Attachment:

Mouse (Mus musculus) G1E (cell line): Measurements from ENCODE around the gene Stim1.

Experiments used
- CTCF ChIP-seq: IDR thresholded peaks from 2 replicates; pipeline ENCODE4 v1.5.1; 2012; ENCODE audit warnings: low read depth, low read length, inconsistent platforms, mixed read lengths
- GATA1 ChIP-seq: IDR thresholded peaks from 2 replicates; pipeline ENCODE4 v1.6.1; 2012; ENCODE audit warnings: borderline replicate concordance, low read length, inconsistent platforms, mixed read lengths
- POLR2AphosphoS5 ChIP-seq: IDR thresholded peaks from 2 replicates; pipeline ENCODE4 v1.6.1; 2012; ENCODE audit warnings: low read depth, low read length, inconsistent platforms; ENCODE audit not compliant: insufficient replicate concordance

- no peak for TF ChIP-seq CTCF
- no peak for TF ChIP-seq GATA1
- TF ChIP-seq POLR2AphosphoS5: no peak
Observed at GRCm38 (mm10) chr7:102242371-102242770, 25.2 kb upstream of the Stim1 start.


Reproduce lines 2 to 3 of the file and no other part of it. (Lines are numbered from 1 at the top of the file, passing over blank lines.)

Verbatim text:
Experiments used
- CTCF ChIP-seq: IDR thresholded peaks from 2 replicates; pipeline ENCODE4 v1.5.1; 2012; ENCODE audit warnings: low read depth, low read length, inconsistent platforms, mixed read lengths